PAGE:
Friday, December 28, 2012

Book Review: A Civil Contract by Georgette Heyer

Title:  A Civil Contract
Author:  Georgette Heyer
Genre:  Regency romance
Pages:  422

Rating:  A-

Synopsis (from  Adam Deveril, Viscount Lynton, returns home from war to find his family in financial ruin. To help his family, he sacrifices his love for the beautiful Julia and marries plain Jenny Chawleigh, whose father is a wealthy businessman determined to marry his daughter into a title.
Adam chafes under Mr. Chawleigh's generosity, and Julia's behavior upon hearing of the betrothal nearly brings them all into a scandal. But Jenny's practicality and quiet love for Adam bring him comfort and eventually happiness. And over time, their arranged marriage blossoms into love and acceptance across the class divide.
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For Christmas this year, I asked for a bunch of books by Georgette Heyer, and I got them!  Of the Heyer books I got, A Civil Contract was the first one I read.  Unlike most of Heyer's other books, this book is much more serious in tone, and its love story isn't a whirlwind, swoon-worthy romance.  Adam Deveril and Jenny Chawleigh marry for convenience, and they face their ups and downs together, eventually realizing that they do love one another.  It's not the typical passionate, breathtaking love that comes and goes, but a deep, steady love that's grown out of mutual respect and companionship.

Heyer's heroine in this story is very different from her typical female leads.  In most of Heyer's books, the girl is beautiful but poor; Jenny Chawleigh is the opposite.  Neither poor nor beautiful, she does possess a good head on her shoulders and a dry sense of humor.  Her "hero," Adam Deveril, doesn't deserve the title.  He's often rude to Jenny, and sometimes fails to hide his feelings for his first love Julia whenever she's around.  Lucky for him, Jenny is a very understanding and patient woman.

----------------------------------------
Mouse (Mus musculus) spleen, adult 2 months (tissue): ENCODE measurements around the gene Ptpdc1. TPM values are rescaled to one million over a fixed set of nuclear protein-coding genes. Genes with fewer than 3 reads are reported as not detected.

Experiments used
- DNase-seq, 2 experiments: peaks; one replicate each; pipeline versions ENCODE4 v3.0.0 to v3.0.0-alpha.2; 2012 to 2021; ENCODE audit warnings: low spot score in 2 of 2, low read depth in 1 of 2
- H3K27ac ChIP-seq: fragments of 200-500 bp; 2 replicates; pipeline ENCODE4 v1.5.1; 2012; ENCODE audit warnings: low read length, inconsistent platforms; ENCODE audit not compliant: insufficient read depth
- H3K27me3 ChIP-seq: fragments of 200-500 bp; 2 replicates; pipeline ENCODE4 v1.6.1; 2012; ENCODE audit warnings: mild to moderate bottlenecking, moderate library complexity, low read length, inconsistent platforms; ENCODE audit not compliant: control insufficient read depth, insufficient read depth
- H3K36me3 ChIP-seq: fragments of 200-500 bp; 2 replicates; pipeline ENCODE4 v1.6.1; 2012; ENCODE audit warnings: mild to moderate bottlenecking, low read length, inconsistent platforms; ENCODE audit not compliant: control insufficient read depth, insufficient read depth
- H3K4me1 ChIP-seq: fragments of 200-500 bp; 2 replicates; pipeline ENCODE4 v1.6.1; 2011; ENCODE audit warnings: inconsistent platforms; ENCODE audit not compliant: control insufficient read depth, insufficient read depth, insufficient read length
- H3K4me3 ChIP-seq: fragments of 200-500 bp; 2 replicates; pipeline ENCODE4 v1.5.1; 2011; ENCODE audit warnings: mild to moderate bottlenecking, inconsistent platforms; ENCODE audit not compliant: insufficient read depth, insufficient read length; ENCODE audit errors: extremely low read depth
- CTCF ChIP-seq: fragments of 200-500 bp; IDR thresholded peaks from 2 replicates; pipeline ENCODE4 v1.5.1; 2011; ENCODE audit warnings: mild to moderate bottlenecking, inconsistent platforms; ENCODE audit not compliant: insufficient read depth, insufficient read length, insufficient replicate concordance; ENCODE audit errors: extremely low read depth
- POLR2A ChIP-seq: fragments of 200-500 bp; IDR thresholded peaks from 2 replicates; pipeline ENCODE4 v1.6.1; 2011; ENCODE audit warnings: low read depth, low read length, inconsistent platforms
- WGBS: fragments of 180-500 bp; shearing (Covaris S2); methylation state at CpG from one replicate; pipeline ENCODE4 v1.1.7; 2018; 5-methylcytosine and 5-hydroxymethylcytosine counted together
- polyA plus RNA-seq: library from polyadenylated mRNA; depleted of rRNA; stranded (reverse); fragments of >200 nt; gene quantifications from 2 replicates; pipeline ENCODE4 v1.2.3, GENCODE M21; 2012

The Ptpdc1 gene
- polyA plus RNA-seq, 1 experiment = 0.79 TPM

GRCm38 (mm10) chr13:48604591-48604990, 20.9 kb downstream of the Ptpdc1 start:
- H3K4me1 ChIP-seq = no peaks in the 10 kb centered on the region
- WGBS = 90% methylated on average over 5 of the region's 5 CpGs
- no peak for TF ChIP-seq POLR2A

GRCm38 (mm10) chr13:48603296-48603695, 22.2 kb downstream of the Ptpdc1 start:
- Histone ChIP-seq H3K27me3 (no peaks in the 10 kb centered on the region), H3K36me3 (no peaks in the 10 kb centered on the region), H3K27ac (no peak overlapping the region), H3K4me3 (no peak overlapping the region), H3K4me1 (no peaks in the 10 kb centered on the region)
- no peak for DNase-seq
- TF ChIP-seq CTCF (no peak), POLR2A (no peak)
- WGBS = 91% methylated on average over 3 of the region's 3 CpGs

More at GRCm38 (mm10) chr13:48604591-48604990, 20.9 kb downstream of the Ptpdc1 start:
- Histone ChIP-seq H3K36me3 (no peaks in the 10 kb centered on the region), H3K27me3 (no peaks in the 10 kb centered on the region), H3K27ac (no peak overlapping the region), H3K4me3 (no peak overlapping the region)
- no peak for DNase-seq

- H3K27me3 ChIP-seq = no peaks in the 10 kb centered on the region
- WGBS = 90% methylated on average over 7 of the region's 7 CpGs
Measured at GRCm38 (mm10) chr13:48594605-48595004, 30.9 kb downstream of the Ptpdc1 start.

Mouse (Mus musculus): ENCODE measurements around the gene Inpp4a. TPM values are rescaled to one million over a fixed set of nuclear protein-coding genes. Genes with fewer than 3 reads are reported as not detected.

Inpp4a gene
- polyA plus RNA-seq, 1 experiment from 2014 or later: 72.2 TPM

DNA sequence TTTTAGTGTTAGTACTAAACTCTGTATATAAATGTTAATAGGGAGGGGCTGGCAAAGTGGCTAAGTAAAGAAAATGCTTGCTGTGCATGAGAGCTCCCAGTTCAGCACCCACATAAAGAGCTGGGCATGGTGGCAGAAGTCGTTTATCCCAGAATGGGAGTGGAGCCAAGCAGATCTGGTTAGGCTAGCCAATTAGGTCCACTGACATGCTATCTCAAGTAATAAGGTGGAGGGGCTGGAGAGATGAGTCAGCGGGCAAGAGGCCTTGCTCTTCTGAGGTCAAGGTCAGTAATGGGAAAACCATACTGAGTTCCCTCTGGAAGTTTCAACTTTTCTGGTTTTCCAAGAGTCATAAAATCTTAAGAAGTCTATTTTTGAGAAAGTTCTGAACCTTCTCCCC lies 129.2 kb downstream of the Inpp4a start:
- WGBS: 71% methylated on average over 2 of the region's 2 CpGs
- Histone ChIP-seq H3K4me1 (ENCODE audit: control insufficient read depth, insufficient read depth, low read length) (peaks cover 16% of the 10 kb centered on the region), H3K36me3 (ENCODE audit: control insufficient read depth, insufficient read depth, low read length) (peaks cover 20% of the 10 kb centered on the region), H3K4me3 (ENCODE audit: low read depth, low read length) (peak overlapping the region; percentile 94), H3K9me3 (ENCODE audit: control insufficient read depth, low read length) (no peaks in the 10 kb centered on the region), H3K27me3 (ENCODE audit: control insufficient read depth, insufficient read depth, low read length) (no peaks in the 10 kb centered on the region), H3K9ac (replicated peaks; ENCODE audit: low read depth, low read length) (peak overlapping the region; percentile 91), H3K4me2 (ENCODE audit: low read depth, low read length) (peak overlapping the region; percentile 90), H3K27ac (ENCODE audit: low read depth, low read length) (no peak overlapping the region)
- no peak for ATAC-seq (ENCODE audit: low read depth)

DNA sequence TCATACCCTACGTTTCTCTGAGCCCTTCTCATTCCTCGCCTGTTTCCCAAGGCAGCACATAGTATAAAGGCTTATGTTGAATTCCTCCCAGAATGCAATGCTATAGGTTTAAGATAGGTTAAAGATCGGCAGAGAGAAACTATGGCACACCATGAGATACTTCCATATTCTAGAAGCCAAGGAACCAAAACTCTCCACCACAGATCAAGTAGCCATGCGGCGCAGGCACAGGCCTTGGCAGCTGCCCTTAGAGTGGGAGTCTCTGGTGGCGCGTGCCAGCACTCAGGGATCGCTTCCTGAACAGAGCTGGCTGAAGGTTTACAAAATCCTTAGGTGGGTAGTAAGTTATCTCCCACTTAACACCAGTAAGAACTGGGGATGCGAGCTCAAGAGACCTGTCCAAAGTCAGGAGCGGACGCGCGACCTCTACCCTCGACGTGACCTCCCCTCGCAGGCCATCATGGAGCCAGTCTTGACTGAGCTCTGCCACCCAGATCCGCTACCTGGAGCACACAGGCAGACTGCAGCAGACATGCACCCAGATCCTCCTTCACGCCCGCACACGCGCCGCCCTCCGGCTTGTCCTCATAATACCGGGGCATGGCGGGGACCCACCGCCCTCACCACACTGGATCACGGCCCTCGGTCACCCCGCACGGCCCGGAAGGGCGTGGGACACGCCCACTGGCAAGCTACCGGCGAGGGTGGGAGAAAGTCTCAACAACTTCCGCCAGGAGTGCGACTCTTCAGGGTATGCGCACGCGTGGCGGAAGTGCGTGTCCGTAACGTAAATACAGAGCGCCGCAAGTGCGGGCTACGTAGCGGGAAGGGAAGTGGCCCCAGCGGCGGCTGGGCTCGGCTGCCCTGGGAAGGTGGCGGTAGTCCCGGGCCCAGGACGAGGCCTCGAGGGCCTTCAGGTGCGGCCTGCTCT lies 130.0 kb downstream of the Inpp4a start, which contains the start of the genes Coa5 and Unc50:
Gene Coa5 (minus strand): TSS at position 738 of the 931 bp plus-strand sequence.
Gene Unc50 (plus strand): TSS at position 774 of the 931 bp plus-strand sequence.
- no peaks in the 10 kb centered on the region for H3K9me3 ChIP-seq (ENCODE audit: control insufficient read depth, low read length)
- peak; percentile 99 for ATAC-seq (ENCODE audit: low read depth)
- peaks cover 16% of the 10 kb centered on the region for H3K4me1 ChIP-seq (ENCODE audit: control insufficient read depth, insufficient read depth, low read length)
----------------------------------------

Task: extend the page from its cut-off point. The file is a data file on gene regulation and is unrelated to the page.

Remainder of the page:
I really enjoyed how Heyer looked at what might be the outcome of an an arranged marriage.  The disbelief and awkwardness at first, followed by the slow acclimation to one another's personalities, and finally the realization that what the two of them share is much more enduring than the feelings of being "in love."  Heyer never becomes unrealistic by having either of her characters suddenly wake up one day and say, "I can't believe I didn't see it before! I'm madly in love with him/her!"  I admit a little part of me was hoping for that breathtaking aha! moment, but in the end, I'm glad it didn't happen.  It would have seemed forced and unreal.  What Heyer portrays in A Civil Contract is a real love, which was a refreshing change from the typical romance.  A-

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